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Mark Morriss I’m Sick [single] Memory Muscle [album]

Mark Morriss: Memory MuscleBest known as the frontman of
  The Bluetones, Mark Morriss is flying
  solo and proving himself as adept at
  performing without the band as he is
  with it...”

I SUPPOSE IT WAS INEVITABLE THAT I'D LIKE How Maggie Got Her Bounce Back (I can't wait!) — the first track on the album Memory Muscle by Mark Morriss — but it is a charming, trippy piece musically and Mark's amazing vocals are so well matched.

Mark Morriss conveys a gentleness with sudden bursts of emotion in his songs. The vocals on the songs of Memory Muscle are lovely to listen to and Mark makes it sound so effortless that it has an almost casual air. With a great West Coast America feel from a few decades back; there's also enough innovation to throw at the 21st Century.

Mark's new single I'm Sick is taken from the album. Starting with the words: "Atop a crossbar I saw the golden age arrive", it appears to be a positive outlook, although the words are a little strange. Mark explains: "There's a Latin feel as a sweet counterpoint to the song's sense of disappointment. It's a collage of images, from childhood in the Seventies to being drunk and confused in casualty." A terrific track, I'm Sick reminded us of spaghetti western music with a great musical melody. It made you feel like riding across the open plains, even if the theme and the words seemed a little at odds with this!

All the work of putting together a collection of his own songs has been an inspiring experience for Mark, who started trying them out acoustically at open-mic nights in London way back in 2004. He says: "I'd just turn up with my guitar and play five or six songs along with everyone else. I didn't want any special favours, and just enjoyed the experience of stripping things right back down."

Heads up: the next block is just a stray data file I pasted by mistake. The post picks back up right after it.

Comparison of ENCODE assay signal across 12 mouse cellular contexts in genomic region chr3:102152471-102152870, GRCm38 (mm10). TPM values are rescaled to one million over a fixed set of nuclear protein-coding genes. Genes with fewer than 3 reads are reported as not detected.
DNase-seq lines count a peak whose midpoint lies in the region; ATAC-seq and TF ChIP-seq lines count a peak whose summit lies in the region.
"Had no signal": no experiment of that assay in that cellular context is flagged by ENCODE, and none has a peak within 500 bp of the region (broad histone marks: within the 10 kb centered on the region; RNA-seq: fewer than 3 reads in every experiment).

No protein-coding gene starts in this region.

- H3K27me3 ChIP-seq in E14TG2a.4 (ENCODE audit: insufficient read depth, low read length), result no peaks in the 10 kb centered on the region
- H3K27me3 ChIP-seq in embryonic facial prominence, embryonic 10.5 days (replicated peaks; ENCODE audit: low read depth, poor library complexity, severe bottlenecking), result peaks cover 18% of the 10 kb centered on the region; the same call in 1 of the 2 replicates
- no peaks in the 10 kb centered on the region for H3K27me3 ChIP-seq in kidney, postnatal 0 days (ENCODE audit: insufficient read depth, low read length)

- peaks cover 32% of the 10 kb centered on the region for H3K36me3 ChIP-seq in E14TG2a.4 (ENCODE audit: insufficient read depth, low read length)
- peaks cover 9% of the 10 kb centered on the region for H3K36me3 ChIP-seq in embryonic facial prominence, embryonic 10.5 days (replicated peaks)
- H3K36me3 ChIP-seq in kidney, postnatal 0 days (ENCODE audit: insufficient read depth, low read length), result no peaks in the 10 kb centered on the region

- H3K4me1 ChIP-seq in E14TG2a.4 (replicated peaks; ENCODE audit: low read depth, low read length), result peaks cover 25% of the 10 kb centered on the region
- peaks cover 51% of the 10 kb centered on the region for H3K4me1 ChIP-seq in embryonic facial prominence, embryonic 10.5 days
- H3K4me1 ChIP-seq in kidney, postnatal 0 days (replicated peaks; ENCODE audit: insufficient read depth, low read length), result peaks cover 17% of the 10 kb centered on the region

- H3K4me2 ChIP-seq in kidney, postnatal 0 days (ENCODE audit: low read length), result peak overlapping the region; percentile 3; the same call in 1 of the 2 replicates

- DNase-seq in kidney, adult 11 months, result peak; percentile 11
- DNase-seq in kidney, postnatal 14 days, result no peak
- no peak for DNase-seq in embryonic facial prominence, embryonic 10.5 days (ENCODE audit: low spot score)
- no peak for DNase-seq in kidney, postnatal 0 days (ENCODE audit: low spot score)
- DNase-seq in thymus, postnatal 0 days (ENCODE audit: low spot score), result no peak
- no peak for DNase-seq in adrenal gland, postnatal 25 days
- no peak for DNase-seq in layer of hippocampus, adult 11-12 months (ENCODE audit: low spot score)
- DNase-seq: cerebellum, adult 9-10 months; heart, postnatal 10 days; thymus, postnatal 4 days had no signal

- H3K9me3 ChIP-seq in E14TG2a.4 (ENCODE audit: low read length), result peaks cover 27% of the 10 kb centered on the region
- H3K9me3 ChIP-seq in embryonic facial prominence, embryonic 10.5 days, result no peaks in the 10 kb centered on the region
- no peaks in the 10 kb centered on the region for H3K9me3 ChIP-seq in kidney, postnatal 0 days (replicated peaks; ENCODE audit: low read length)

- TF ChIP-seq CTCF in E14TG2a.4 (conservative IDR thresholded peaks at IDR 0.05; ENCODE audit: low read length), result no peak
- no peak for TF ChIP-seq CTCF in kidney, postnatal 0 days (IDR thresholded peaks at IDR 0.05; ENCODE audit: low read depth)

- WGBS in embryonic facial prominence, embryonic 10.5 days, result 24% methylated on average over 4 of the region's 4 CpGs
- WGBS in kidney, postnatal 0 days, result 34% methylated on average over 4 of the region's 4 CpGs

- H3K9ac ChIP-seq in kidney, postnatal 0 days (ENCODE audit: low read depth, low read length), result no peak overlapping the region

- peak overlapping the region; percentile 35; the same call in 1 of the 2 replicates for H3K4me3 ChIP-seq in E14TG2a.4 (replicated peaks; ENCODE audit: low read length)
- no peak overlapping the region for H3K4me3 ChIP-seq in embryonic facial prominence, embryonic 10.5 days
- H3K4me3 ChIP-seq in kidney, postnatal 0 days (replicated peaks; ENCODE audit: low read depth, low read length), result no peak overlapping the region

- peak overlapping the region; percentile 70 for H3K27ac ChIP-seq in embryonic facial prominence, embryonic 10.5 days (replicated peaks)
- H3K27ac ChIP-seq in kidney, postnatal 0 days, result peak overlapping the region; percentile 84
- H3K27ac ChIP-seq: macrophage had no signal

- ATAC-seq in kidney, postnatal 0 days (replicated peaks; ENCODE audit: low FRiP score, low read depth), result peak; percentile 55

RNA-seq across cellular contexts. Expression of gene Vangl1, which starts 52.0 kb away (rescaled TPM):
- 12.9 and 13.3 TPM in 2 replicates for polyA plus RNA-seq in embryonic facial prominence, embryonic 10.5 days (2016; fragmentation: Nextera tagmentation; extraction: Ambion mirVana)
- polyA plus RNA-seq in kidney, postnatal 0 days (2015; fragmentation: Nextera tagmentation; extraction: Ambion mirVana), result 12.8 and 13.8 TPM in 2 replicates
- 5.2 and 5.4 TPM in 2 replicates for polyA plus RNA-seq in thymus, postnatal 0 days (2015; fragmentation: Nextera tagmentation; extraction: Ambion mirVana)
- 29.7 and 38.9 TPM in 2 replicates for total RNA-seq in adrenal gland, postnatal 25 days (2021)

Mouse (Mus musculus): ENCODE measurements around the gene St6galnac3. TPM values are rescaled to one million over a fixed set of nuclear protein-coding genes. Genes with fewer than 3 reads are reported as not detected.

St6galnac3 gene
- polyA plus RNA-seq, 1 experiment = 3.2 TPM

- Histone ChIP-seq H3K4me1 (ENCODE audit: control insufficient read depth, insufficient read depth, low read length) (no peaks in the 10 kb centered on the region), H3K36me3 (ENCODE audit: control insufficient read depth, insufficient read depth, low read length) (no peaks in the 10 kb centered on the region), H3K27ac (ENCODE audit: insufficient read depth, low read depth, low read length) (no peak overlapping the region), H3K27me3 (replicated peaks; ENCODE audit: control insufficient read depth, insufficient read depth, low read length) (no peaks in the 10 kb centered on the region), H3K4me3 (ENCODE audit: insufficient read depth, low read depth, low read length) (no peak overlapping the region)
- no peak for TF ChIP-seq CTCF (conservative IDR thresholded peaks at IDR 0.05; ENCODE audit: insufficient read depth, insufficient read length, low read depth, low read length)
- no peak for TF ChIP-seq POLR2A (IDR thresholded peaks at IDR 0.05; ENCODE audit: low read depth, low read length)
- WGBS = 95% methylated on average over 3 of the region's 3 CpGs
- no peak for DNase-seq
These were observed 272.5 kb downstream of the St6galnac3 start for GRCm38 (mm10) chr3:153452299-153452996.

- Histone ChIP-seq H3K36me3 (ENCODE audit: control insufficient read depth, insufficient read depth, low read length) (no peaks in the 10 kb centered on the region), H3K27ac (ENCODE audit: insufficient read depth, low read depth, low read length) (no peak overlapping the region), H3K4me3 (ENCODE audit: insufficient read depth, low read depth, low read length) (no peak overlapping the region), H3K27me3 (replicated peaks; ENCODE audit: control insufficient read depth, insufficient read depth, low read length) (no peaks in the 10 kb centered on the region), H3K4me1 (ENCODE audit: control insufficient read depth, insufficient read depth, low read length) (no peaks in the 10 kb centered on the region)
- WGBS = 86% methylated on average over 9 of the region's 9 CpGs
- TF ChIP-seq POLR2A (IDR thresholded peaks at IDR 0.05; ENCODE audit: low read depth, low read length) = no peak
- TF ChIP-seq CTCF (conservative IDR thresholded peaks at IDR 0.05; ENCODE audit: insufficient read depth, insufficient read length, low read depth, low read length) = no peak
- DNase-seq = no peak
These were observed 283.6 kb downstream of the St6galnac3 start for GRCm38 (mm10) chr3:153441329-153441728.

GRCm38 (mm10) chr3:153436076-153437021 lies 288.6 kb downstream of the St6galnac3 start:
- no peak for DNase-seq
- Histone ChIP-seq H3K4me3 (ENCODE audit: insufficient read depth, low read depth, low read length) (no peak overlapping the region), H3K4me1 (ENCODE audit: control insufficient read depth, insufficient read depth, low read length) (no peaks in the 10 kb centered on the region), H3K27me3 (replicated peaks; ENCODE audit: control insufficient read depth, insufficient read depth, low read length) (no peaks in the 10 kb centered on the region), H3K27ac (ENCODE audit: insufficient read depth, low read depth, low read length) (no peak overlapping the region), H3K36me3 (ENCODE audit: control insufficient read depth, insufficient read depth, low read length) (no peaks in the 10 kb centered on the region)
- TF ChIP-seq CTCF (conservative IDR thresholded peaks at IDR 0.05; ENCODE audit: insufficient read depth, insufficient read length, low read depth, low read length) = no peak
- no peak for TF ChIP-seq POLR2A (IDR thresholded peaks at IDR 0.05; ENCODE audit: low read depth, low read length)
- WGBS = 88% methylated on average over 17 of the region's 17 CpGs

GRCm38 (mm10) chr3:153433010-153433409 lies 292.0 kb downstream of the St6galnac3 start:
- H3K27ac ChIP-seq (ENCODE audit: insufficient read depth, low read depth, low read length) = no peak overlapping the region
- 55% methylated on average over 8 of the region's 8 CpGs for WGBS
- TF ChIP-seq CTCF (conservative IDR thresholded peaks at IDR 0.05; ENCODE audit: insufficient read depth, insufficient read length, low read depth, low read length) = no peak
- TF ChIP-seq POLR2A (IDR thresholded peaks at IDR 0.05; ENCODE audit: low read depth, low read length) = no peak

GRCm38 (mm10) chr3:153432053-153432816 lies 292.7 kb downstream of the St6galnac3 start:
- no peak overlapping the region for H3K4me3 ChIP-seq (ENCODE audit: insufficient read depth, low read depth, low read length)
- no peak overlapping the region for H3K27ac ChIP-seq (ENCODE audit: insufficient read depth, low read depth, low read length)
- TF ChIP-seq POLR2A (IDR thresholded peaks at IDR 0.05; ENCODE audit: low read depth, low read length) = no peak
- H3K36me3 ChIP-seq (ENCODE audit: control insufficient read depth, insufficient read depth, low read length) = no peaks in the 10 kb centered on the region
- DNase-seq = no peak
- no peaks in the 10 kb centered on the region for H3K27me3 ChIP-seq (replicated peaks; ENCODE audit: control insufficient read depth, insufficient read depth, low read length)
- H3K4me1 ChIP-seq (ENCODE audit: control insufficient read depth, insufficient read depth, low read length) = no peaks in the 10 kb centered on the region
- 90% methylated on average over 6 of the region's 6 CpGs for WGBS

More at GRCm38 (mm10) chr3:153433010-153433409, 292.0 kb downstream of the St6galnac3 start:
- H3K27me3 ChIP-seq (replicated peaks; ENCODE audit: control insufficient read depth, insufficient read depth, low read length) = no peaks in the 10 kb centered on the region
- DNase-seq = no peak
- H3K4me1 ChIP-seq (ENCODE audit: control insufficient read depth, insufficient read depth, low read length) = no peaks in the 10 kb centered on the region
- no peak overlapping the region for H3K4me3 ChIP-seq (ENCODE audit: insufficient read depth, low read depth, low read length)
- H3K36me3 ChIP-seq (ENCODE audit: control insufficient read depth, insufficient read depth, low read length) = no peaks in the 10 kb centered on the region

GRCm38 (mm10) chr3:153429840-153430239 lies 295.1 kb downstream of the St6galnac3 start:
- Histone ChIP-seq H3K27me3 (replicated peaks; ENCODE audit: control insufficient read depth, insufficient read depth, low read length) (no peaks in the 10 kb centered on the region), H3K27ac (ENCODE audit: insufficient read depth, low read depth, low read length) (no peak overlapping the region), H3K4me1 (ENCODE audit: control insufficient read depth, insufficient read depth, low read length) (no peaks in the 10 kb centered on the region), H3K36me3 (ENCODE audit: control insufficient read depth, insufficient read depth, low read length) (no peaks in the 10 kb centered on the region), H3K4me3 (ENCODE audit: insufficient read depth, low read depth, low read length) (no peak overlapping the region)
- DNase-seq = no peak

Last year he started recording the material with producer Gordon Mills, also enlisting Grammy Award-winning composer David Arnold: "We first met on the set of Little Britain, ironically. We were both making a cameo in the same scene, and it was here that I learnt that he really liked the Bluetones' music. In fact, it was when he was composing the soundtrack to Independence Day that he first heard Expecting To Fly. I was, naturally, incredibly flattered and never dreamed that I'd have the chance to work with him."

Arnold arranged the strings for How Maggie Got Her Bounce Back, I'm Sick and Lay Low — and he plays piano on Unwanted Friend. The album also features two covers: a light, mellotron-enhanced twist on Teenage Fanclub's raucous Alcoholiday and the album's closer is a take on Lee Hazelwood's My Autumns Done Come — a very dramatic number with well controlled vocals.

Mark comments: "If I view myself as anything it's as an underdog and I relate to the fact that Lee Hazelwood is a songwriter who has been really underrated — most people don't know him beyond These Boots Are Made For Walking. I think The Bluetones are quite undervalued and neglected."

Mark adds: "Bienvenido is also about those dark nights of the soul. That misplaced sense of wisdom at three in the morning when you're in a noisy nightclub and you've got your 'new' best friends around you and you're making a mess of yourself again."